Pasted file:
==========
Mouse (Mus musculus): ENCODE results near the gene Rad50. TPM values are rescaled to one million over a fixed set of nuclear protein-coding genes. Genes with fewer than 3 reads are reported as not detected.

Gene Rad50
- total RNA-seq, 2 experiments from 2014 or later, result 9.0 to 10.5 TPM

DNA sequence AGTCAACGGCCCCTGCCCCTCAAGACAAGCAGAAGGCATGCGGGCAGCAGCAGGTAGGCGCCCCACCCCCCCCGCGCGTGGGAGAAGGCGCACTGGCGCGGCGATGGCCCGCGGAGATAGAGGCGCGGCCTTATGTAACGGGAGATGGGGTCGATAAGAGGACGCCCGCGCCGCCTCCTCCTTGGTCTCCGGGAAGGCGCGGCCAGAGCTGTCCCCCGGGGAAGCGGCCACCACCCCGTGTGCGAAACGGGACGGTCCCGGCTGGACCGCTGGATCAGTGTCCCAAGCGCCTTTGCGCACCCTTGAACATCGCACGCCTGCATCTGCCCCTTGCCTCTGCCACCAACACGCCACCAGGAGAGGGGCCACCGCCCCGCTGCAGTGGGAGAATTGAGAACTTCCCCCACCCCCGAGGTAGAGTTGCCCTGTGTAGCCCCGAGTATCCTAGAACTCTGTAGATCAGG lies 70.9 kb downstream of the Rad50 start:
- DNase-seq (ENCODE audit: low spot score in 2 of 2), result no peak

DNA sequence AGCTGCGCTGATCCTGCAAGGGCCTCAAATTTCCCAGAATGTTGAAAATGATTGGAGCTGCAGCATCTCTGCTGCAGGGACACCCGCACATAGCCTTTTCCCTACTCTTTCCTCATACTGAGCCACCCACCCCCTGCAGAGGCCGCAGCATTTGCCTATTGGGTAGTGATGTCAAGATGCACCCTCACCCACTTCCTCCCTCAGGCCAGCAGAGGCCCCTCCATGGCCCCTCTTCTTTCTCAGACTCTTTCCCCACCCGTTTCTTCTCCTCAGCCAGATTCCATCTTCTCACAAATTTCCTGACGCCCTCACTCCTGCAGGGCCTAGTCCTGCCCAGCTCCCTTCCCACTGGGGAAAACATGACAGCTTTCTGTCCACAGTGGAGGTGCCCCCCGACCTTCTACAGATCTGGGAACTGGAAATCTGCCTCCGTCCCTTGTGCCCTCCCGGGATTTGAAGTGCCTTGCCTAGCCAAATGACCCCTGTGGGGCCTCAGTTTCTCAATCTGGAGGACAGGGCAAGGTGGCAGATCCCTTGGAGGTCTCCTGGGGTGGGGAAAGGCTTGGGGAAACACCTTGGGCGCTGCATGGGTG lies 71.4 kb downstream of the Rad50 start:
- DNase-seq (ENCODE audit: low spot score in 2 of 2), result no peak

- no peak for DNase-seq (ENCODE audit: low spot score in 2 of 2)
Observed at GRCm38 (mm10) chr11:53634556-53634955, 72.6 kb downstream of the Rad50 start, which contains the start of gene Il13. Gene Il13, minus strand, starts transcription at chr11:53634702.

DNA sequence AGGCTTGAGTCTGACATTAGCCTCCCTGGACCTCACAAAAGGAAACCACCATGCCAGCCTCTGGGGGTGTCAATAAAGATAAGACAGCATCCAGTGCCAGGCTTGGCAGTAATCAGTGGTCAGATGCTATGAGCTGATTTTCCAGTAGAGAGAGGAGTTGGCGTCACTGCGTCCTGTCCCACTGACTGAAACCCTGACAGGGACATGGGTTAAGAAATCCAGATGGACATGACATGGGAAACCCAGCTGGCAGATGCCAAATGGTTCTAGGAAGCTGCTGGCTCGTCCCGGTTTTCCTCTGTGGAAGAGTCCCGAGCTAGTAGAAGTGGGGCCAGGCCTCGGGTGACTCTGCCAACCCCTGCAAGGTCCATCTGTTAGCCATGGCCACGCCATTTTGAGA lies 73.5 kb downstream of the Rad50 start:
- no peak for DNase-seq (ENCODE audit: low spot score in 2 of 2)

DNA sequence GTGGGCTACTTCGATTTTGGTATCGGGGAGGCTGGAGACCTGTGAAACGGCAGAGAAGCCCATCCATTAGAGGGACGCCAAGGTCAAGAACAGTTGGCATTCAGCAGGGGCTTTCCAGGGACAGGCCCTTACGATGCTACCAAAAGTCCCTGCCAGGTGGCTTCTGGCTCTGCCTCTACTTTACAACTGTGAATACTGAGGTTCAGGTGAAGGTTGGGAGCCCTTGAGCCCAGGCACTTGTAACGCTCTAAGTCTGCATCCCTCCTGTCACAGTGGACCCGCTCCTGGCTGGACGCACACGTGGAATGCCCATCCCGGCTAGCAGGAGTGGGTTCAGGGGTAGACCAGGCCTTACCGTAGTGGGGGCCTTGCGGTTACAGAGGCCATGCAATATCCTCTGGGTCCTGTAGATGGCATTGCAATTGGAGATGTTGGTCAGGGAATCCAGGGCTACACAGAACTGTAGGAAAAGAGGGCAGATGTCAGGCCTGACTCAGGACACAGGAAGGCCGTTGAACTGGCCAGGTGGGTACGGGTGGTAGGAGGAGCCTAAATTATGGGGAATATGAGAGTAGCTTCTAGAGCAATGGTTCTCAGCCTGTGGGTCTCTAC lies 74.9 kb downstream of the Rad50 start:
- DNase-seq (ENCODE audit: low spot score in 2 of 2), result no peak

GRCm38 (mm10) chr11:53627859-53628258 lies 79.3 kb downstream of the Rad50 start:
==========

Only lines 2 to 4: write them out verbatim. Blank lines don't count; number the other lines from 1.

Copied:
Gene Rad50
- total RNA-seq, 2 experiments from 2014 or later, result 9.0 to 10.5 TPM

DNA sequence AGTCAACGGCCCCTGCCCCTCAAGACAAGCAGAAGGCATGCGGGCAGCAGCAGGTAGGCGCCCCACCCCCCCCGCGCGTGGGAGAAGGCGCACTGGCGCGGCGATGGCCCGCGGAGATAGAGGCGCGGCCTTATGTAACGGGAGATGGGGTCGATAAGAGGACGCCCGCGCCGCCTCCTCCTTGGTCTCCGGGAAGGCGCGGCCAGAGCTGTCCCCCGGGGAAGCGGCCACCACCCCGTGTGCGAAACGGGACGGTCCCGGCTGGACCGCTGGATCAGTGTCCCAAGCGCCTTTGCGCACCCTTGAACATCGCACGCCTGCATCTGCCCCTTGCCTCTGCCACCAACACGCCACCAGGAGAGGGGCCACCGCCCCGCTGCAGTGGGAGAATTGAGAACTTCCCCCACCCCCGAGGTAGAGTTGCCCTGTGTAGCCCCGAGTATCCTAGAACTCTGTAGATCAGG lies 70.9 kb downstream of the Rad50 start: